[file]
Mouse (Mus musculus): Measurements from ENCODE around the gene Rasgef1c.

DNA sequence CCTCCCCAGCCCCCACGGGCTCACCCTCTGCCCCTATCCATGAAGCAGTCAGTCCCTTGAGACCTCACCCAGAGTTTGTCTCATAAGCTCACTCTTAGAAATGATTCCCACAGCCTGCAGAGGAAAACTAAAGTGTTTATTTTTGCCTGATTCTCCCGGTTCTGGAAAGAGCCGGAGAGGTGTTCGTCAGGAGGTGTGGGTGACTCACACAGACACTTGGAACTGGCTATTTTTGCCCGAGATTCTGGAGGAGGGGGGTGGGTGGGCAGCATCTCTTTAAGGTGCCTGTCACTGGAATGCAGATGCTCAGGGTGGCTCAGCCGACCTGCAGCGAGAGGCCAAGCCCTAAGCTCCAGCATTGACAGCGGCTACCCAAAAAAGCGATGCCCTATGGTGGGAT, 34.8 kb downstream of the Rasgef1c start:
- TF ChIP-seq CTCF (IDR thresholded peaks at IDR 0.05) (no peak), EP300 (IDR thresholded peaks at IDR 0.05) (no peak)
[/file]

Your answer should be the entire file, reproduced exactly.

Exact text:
Mouse (Mus musculus): Measurements from ENCODE around the gene Rasgef1c.

DNA sequence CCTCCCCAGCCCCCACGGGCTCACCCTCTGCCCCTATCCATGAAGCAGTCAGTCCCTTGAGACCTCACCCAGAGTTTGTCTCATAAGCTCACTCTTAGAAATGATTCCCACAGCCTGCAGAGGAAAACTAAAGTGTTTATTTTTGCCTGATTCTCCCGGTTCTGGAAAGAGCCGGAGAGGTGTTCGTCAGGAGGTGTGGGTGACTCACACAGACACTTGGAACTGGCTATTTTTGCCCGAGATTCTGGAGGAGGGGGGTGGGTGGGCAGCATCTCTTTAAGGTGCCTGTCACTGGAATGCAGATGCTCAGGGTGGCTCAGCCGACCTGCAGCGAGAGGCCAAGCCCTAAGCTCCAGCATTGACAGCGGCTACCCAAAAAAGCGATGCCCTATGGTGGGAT, 34.8 kb downstream of the Rasgef1c start:
- TF ChIP-seq CTCF (IDR thresholded peaks at IDR 0.05) (no peak), EP300 (IDR thresholded peaks at IDR 0.05) (no peak)